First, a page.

During the last ice age humans called Cro-Magnons lived in France. They dwelt in caves and they hunted animals such as mammoths and reindeer. They must have been resourceful people to survive in such a harsh climate and they also created art. The Cro-Magnons are known for the paintings they made on the walls of caves. They also carved figurines from ivory.After the end of the ice age the hunter-gatherer lifestyle came to an end in France. The agricultural revolution began in the Middle East but farming began in France about 6,000 BC. However the changed to farming from hunting and gathering food happened gradually. It took centuries. For a long time hunting was still an important source of food.Nevertheless by about 4,500 BC the stone age farmers had created a sophisticated society. They built impressive stone tombs and they also erected menhirs (standing stones).The early farmers in France used stone tools but about 2,000 BC bronze was introduced into France. Then about 900 BC a people called the Celts or Gauls migrated to France. They brought iron tools and weapons with them.Celtic society was divided into classes. At the top were the aristocrats. Below them were the farmers and craftsmen and at the bottom were slaves. Celtic craftsmen were very skilled workers in iron, bronze and gold.Furthermore trade flourished in Gaul and the Gauls built communities known as hill forts, which could be considered the first French towns. Then about 600 BC the Greeks founded Marseilles and Gaul increasingly came into contact with the Mediterranean world.However the Gauls were hopelessly disunited. They were divided into about 60 tribes and that made it easy for the Romans to conquer them. Roman FranceFirst, in 121 BC, the Romans took control of part of southern France. They called it the province (In Latin provinicia). Today it is called Provence. Then in 58 BC Julius Caesar began conquering the rest of Gaul. The Gauls failed to unite against him until 52 BC when a man called Vercingetorix led them. However the Gauls were crushed at the battle of Alesia and eventually they were forced to submit to Roman rule. Afterwards the Romans built a network of roads across Gaul to enable their army to march quickly from one area to another. Then in 43 BC they made Lugdunum (Lyon) the capital of Gaul and under the Emperor Augustus many more towns were built. Slowly the Gauls adopted the Roman way of life (at least to a certain extent). Latin became a common language. Moreover some Gauls were made Roman citizens. (Being a Roman citizen was a privilege and an advantage). Many Gauls came to fill government posts in Gaul and in 48 AD they were allowed to become Roman senators.Christianity arrived in Gaul as early as the first century. Christians suffered terrible persecution. In 250 AD a man named Denis was beheaded. He later became patron saint of France. However from the mid-3rd century the Roman Empire was in decline. There was raging inflation and epidemics struck. Worse Rome imposed crushing taxes. To escape them some peasants abandoned their farms and became outlaws. Meanwhile, in the late 3rd century some Germanic peoples raided Gaul. The Emperor Diocletian (284-305) tried to deal with the situation by completely reforming the administration in Gaul. As a result Roman Gaul lasted for another century. However in December 406 AD a group of Germanic tribes entered Gaul and settled there. The Romans were unable to stop them. Nevertheless at first the Germanic settlers accepted Roman rule. However as the Roman Empire broke down they gradually formed independent kingdoms.
By about 500 AD a people called the Franks ruled northern France (they gave their name to France). From 481 to 511 a man called Clovis ruled them. Heconverted to Christianity and his people followed. Once they shared the same religion there was less difference between the Franks and the native Romano-Gallic people. Slowly the two intermarried and their cultures merged.Clovis also issued a body of laws called Salic law and in 507 AD he made the little town of Paris his capital. (Towns in Gaul shrank in the 5th century with thecollapse of Roman rule but they did not disappear entirely).Clovis also subdued parts of southern France. After his death in 511 at the age of 45 his descendants continued his work and by the mid-6th century the Franks ruled all of France.However the first dynasty of Frankish kings, known as the Merovingians had little power over the outlying parts of France. Provence and Burgundy kept some autonomy. So did Brittany. (Bretons migrated from southern England to Brittany in the 5th century).During the 7th century the Merovingian kings had less and less power. They became figureheads and were known as the do nothing kings. Increasingly it was a powerful family called the Carolingians who ruled France. They were a rich family who owned vast estates. They also held the hereditary post of ‘mayor of the palace’.Finally the Carolingians overthrew the Merovingian kings and in 751 the first Carolingian king, Pepin the short, took the throne.Pepin’s son Charles Martel halted the Islamic advance into Europe at the battle of Poitiers in 732. He also defeated the Bavarians and the Saxons. His son Charlemagne carried on his work and created a great European empire. He also forced pagan Germans to ‘convert’ to Christianity. Finally in 800 AD the Pope crowned Charlemagne Emperor. Thus Charlemagne claimed to be the successor of the old Roman Emperors.Charlemagne was keen to keep the church’s support so he founded many monasteries and he gave gifts of land to the church. Furthermore under Charlemagne there was a revival of art and learning called the Carolingian Renaissance.Charlemagne died in 814. His successor Louis the Pious announced that after his death the empire would be split among his sons. Louis died in 840 and after some fighting his sons made the treaty of Verdun in 843. This divided the Frankish realm into three. The western part was ruled by Charles the Bald from 838to 877. In time it evolved into France.However from the end of the 8th century Arabs from North Africa raided France. More serious were raids by Vikings in the 9th and 10th centuries.The French kings were unable to stop them and they lost power to local magnates who offered protection to the local people. France began to fragment, especially in the south where the regions became steadily more independent. In the Northwest Brittany continued to be autonomous.Eventually in 911 Charles the Simple made a treaty with the Viking Chief, Rollo. He took Normandy in return for converting to Christianity and promising loyalty to Charles.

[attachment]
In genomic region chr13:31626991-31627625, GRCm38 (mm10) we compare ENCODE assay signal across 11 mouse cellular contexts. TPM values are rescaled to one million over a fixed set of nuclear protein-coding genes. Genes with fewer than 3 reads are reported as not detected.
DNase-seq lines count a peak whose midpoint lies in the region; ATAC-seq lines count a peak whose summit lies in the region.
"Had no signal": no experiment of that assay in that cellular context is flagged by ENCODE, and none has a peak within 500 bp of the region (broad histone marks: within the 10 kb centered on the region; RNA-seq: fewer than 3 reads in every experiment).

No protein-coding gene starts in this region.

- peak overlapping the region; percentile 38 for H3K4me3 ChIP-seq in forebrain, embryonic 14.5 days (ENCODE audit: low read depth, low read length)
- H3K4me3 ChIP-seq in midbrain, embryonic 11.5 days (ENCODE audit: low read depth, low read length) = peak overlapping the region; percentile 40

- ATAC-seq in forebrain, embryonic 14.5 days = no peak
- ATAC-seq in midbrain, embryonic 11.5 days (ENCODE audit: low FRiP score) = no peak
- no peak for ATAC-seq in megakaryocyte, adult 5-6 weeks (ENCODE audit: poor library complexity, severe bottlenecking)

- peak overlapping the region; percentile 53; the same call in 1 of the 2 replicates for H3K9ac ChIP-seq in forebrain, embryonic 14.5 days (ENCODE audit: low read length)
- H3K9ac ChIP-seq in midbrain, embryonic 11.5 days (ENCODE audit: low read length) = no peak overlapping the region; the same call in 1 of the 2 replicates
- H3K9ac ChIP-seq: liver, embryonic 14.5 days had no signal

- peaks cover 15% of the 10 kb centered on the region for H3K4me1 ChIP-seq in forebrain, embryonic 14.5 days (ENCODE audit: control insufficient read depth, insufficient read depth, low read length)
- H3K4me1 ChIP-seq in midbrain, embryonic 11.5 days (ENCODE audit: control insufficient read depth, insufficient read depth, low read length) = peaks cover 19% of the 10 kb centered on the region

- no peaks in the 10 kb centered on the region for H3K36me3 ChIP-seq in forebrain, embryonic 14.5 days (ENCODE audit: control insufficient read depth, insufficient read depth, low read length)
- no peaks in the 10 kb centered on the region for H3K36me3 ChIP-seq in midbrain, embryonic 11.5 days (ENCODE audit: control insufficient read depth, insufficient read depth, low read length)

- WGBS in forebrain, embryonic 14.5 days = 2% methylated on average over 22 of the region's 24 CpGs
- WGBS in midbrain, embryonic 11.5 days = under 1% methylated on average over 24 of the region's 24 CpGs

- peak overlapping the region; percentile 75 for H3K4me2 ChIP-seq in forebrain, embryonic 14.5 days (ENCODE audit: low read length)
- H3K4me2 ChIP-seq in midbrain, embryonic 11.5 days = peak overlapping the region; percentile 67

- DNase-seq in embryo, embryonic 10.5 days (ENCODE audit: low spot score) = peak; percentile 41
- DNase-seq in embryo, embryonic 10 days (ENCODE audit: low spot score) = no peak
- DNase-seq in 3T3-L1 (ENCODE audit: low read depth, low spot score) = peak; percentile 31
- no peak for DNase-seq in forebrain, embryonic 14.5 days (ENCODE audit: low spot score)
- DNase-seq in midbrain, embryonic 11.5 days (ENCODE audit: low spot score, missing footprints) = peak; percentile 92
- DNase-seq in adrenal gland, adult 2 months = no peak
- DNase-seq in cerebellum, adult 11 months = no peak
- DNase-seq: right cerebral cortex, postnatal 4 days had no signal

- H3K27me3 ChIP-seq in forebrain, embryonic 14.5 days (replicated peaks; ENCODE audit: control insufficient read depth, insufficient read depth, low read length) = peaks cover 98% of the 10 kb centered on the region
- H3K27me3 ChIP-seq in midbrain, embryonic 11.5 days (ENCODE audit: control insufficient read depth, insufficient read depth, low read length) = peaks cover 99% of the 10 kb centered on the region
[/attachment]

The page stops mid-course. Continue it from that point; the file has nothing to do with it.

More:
The Capetians That ended the Viking threat but by the time Hugh Capet became king in 987 (founding the Capetian dynasty) French kings had little power over most of France. Counts and Dukes were largely independent.The Capetian kings directly ruled only a small area around Paris. The situation became more complicated in 1066 when William Duke of Normandy conquered England. Under the feudal system he was subordinate to the French king. Yet as king of England he was the French king’s equal.Worse the mid-12th century Henry Count of Anjou married Eleanor of Aquitaine. In 1154 he became king of England. Afterwards the kings of England controlled huge parts of France including, Anjou, Maine, Normandy and Touraine.However in 1204 the French king Philip II went to war with the English king John. By 1206 John had lost Anjou, Maine, Normandy and Touraine. By the time Philip died he had greatly increased the area over which the French kings directly ruled.The process was continued by his grandson Louis IX (1226-1270) and by the late 13th century the French kings had control of most of France. However the English still controlled Aquitaine and Brittany and Burgundy were still semi-independent.However Philip the Fair (1285-1314) gradually extended the French king’s control to the east by purchase and by marriage.Meanwhile the French economy boomed. Trade and commerce expanded and towns prospered. By the late 11th century Paris was booming.The arts – architecture, sculpture and literature flourished in France. Learning also flourished and many universities were founded, Paris in 1150, Toulouse in 1229, Montpellier in 1289, Avignon in 1303, Orleans in 1306 and Angers in 1337.